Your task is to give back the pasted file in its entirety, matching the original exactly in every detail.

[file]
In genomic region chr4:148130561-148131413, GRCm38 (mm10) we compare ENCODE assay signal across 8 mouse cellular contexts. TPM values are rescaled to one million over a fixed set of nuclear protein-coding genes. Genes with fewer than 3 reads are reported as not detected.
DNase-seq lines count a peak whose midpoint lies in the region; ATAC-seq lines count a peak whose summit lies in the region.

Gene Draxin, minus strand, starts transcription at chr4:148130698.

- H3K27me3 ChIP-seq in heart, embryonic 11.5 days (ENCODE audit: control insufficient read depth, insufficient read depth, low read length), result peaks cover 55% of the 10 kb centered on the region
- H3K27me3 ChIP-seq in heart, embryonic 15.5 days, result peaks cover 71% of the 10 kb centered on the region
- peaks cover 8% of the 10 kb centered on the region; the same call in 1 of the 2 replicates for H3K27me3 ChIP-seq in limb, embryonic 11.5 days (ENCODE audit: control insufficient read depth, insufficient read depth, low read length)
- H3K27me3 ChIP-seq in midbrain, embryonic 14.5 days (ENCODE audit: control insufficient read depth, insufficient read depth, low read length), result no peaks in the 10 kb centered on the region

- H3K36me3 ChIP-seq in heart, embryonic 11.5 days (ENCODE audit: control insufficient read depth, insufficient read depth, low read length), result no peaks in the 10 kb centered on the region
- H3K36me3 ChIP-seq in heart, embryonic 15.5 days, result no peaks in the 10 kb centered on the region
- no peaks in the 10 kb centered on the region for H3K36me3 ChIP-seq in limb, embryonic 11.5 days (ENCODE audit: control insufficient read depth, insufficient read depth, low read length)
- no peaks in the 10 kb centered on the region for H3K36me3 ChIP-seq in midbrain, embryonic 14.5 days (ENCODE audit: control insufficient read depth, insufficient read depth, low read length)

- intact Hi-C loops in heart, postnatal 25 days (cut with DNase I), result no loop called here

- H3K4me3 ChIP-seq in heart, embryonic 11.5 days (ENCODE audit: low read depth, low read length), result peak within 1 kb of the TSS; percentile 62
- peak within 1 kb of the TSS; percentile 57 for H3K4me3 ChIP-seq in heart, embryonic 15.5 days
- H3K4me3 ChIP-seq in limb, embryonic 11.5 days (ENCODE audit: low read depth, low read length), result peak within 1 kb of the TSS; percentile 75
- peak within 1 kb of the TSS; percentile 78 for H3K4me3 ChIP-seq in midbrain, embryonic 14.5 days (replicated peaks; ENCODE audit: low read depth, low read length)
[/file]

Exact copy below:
In genomic region chr4:148130561-148131413, GRCm38 (mm10) we compare ENCODE assay signal across 8 mouse cellular contexts. TPM values are rescaled to one million over a fixed set of nuclear protein-coding genes. Genes with fewer than 3 reads are reported as not detected.
DNase-seq lines count a peak whose midpoint lies in the region; ATAC-seq lines count a peak whose summit lies in the region.

Gene Draxin, minus strand, starts transcription at chr4:148130698.

- H3K27me3 ChIP-seq in heart, embryonic 11.5 days (ENCODE audit: control insufficient read depth, insufficient read depth, low read length), result peaks cover 55% of the 10 kb centered on the region
- H3K27me3 ChIP-seq in heart, embryonic 15.5 days, result peaks cover 71% of the 10 kb centered on the region
- peaks cover 8% of the 10 kb centered on the region; the same call in 1 of the 2 replicates for H3K27me3 ChIP-seq in limb, embryonic 11.5 days (ENCODE audit: control insufficient read depth, insufficient read depth, low read length)
- H3K27me3 ChIP-seq in midbrain, embryonic 14.5 days (ENCODE audit: control insufficient read depth, insufficient read depth, low read length), result no peaks in the 10 kb centered on the region

- H3K36me3 ChIP-seq in heart, embryonic 11.5 days (ENCODE audit: control insufficient read depth, insufficient read depth, low read length), result no peaks in the 10 kb centered on the region
- H3K36me3 ChIP-seq in heart, embryonic 15.5 days, result no peaks in the 10 kb centered on the region
- no peaks in the 10 kb centered on the region for H3K36me3 ChIP-seq in limb, embryonic 11.5 days (ENCODE audit: control insufficient read depth, insufficient read depth, low read length)
- no peaks in the 10 kb centered on the region for H3K36me3 ChIP-seq in midbrain, embryonic 14.5 days (ENCODE audit: control insufficient read depth, insufficient read depth, low read length)

- intact Hi-C loops in heart, postnatal 25 days (cut with DNase I), result no loop called here

- H3K4me3 ChIP-seq in heart, embryonic 11.5 days (ENCODE audit: low read depth, low read length), result peak within 1 kb of the TSS; percentile 62
- peak within 1 kb of the TSS; percentile 57 for H3K4me3 ChIP-seq in heart, embryonic 15.5 days
- H3K4me3 ChIP-seq in limb, embryonic 11.5 days (ENCODE audit: low read depth, low read length), result peak within 1 kb of the TSS; percentile 75
- peak within 1 kb of the TSS; percentile 78 for H3K4me3 ChIP-seq in midbrain, embryonic 14.5 days (replicated peaks; ENCODE audit: low read depth, low read length)